Testing is backed up by an ongoing programme of careful monitoring. Cooper and his team use RSA's enVision to keep track of a large range of security events and alert them to any unusual activity. “These alerts can range from a simple notification that a new domain administrator has been created on the Windows network to a complex correlated alert showing that particular activity was seen on the firewall, followed by unusual traffic detected by our intrusion detection systems and then an unexpected logon to a server,” he explains.
EnVision also enables the airline to match the standards for secure storage of credit card details expected by PCI DSS. This strict regime of testing and monitoring gives Cooper the confidence to assert that he and his team could handle most threats. And they are guided by a simple mantra: “Review and improve, review and improve, review and improve.”
CHECKLIST FOR BEST PRACTICE, SECURE E-BUSINESS
1. Work towards PCI compliance …quickly
As of June 2008, any business that accepts payment card details online has to be compliant with the Payment Card Industry Data Security Standard (PCI DSS). But many aren't. A survey of 65 UK companies with at least 500 employees, conducted in April 2008 by LogLogic, revealed that only 14 per cent had achieved compliance.
2. Or use a payment card scheme
For Donal Casey, principal security consultant at Morse, websites don't need to take credit card information at all, and those that don't might even be considered more trustworthy. “I'm more inclined as an online consumer to buy from sites that use payment card schemes such as PayPal or Google Checkout, because I don't necessarily want to give my card details out to the vendor,” he says.
3. Don't skip on penetration testing
Even if your budget doesn't stretch to the services of a third-party specialist, no online business can afford to neglect any vulnerability in their core web applications. You should be actively looking for exposures to URL manipulation, SQL injection, XSS, session hijacking and password-in-memory attacks. In terms of day-to-day business risk analysis, focus on unauthorised logins, personal information modification and price-list modifications.
4. Consider managed security service providers for 24/7 monitoring
Providers such as IBM and VeriSign have employees around the globe who can manage event systems and triage incoming incidents more cost-effectively to decide which ones require immediate attention. Choose a partner on the basis of relevant skills such as event cross-correlation, comprehensiveness of supported devices and geographic expertise.
5. Or deploy the best technology to do it in-house
Security information management tools, such as those from netForensics, ArcSight or Intellitactics, or log management technologies from LogLogic and other vendors produce important information on computer security issues. You should include critical incidents in your incident reporting tracking system, as well as those reported manually, to provide a comprehensive view of all security incidents.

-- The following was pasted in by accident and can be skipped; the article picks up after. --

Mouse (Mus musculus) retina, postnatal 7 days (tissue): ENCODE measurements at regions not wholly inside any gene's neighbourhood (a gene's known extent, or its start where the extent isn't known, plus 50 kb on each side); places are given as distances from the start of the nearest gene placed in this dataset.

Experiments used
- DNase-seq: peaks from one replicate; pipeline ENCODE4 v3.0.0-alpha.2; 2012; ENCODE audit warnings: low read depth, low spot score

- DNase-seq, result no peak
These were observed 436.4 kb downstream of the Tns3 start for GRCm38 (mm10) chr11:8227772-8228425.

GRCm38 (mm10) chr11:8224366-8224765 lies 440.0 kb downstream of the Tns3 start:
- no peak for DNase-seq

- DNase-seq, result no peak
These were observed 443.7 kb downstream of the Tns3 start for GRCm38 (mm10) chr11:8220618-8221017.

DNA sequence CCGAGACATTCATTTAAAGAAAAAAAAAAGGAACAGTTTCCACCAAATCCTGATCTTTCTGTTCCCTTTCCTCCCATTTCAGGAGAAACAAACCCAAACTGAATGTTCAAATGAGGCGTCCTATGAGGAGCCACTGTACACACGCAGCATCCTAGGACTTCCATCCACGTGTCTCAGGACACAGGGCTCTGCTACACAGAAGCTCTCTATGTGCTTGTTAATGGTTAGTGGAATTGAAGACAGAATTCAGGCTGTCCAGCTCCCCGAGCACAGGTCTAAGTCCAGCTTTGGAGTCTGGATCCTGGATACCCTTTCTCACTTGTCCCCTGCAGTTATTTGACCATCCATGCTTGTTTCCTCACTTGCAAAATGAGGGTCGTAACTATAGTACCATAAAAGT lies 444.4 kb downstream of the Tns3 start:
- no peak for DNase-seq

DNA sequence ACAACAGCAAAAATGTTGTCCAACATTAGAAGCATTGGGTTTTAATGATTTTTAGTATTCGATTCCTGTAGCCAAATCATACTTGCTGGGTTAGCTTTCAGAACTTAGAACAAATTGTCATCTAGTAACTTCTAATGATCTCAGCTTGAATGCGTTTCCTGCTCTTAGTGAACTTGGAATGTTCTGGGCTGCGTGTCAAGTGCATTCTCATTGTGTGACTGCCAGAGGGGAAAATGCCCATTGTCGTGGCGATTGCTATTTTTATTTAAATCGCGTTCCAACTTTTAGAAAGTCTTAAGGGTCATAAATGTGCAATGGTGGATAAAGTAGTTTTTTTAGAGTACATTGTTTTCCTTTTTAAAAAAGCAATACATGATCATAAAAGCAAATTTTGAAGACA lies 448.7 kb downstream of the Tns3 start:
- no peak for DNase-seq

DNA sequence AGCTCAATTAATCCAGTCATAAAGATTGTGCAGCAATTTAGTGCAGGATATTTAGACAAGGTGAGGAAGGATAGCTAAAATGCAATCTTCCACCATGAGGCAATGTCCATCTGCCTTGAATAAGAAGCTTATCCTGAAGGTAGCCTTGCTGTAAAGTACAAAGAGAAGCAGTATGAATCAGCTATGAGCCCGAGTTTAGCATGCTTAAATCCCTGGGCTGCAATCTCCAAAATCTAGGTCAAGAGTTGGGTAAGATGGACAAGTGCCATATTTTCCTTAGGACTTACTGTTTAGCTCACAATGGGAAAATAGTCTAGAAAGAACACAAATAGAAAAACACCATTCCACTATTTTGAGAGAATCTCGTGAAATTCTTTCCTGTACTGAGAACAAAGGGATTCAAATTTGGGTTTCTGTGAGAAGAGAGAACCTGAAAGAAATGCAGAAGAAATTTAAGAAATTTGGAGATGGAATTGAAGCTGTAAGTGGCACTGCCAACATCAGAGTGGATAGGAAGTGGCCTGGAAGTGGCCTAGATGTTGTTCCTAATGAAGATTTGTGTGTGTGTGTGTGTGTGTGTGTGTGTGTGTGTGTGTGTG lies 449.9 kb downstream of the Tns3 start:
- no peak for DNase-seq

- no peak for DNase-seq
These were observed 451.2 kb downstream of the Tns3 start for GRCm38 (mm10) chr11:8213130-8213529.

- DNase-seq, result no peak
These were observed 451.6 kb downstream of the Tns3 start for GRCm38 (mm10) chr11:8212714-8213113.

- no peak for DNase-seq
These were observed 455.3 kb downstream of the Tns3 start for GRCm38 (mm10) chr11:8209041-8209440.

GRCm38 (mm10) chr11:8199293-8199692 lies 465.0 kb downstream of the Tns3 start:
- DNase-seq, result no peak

6. Arm your team with forensics skills
Many organisations hire forensic experts for crucial investigations, but you still need someone on staff who can perform basic tasks such as hard-drive imaging and can tell you when to call in the experts.
7. Stay vigilant to the threat of phishing
It's not just the major retail banks that need to worry. In Symantec's Internet Security Threat Report, 87,963 phishing hosts were detected in the second half of 2007, a 167 per cent increase from the first half of that year. The company warned that small businesses are increasingly becoming targets as they often lack the resources to protect themselves. Smart online businesses exercise proper vigilance and stay updated of the latest phishing hazards – whatever their industry.
8. Provide a point of contact
Do you have a formal process for reporting security threats and incidents? You should have. The best option is a single incident reporting method, such as a website portal or telephone hotline, combined with a back-end incident tracking system that provides a repository of information on all active incidents.
9. Learn from your peers
“Information security is a tightly knit community in many areas and industries,” says Jennifer Albornoz Mulligan of Forrester Research. “These are collaborative environments: be prepared to contribute in order to benefit from them.”
10. Regularly revisit your incident response plans
Not only will new attack methodologies arise, but business risks will change as well, says Mulligan. “The moment you settle is the moment you will fall behind and put the organisation in jeopardy with an inadequate or incomplete incident response plan.”